RSL Prepares for Rio Tinto Defense

Credit to Austin Tuckett,

Real Salt Lake traveled east to battle the Columbus Crew to a 0-0 draw last night, setting up an interesting rematch next Tuesday in Rio Tinto Stadium. Last night’s match kicked off in temperatures in the low 20s and was marred by inconsistent play and ejections. Perhaps it resulted from frustration with the rough, frozen field, but both teams had players ejected and finished the match undermanned. Given the conditions, coach Kreis expressed satisfaction with the outcome.

“Obviously we’re pleased with the result,” he said after the game. “Tonight it was more of a battle than it was a soccer game, and both teams played in the same weather and on the same field. They were difficult circumstances to play a soccer match in. The field being as frozen as it was, it obviously affected possession and the way the match was played. And of course when you start taking players off the field, that’s going to affect what the match looks like as well.”

Now the attention turns to Rio Tinto Stadium, where Real Salt Lake boasts a 34-game undefeated streak. Whether or not they can extend the mark next Tuesday night depends on the discipline of its players. Coach Kreis acknowledged the impact of Borchers’ ejection last night when he said, “Nat, in particular, is an extremely important player for us, as everybody knows. He’s a very vocal organizer in the back. Now our depth will be tested a little bit.”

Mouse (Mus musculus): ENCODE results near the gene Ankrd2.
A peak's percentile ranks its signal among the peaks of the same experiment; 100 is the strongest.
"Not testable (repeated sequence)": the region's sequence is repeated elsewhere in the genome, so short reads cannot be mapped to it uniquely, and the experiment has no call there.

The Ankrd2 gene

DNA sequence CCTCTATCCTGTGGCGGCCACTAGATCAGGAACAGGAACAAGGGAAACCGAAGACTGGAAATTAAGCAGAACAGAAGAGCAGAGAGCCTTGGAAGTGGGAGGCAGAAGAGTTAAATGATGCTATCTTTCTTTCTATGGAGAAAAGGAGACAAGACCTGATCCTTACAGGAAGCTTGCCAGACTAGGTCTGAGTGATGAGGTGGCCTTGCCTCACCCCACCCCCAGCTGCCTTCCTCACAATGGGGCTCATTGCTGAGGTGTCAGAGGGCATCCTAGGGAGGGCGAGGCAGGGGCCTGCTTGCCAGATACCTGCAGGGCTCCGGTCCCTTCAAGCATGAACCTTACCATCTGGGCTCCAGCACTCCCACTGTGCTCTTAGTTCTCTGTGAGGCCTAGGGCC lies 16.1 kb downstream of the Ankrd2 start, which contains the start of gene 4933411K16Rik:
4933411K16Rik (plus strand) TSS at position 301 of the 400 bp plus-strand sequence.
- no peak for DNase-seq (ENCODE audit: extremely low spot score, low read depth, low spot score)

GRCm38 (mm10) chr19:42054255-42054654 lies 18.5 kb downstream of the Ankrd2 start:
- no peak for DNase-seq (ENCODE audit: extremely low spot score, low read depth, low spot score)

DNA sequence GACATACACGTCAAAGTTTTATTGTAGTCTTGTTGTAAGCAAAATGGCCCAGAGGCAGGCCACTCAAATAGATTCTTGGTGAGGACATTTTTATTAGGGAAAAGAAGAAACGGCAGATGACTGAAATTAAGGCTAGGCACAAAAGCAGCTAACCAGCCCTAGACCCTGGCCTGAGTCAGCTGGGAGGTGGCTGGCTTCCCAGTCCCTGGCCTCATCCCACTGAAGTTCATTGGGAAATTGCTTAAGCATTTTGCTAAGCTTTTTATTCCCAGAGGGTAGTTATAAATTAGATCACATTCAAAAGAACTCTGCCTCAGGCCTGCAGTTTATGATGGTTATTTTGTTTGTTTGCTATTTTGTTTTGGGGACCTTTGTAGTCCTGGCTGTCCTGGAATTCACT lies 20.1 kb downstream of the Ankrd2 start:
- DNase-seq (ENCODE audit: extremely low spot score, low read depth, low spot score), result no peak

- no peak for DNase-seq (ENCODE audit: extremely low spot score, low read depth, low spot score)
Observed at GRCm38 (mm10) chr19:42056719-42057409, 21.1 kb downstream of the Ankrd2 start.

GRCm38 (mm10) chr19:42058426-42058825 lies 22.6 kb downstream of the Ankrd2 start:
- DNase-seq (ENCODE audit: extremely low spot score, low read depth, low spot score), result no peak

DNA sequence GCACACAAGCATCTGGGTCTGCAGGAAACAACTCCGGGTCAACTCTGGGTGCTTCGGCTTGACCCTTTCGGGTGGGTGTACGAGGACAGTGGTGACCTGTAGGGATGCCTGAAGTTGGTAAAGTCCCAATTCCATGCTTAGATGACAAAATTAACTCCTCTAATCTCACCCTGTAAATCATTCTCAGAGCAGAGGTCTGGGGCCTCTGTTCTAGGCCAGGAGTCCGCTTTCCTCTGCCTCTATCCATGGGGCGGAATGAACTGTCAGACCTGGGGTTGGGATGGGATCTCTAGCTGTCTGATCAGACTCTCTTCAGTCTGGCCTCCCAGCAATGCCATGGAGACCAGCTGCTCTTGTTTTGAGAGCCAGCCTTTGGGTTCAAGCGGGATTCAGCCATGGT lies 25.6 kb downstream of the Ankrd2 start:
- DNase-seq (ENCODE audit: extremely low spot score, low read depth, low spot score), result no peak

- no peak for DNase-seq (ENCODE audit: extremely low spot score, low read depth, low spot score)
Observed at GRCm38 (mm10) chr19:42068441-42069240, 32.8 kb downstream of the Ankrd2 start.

While coach Kreis refrained from criticizing his players for the aggressiveness that led to their ejections, he is most likely discussing it with his team in private. It’s a tough line to manage, because any head coach would welcome the passion and intensity that Nat Borchers brings to the team. At the same time, undermanned Real Salt Lake can ill afford to lose any more players during next Tuesday’s match. Discipline must prevail in all phases of the game.

Following the team’s playoff elimination last year, coach Kreis spoke at length about the stress and challenges of playing as defending champions. Though dejected from the outcome of that last Dallas game, the relief in his voice was readily apparent. He was looking forward to this 2011 season, when his players could enjoy playing the game without the fear of failure that often hinders a defending champion squad. So far, his team seems to be striking a promising balance – they’re playing aggressive, emotional soccer and they don’t have the shadow of the championship looming over them.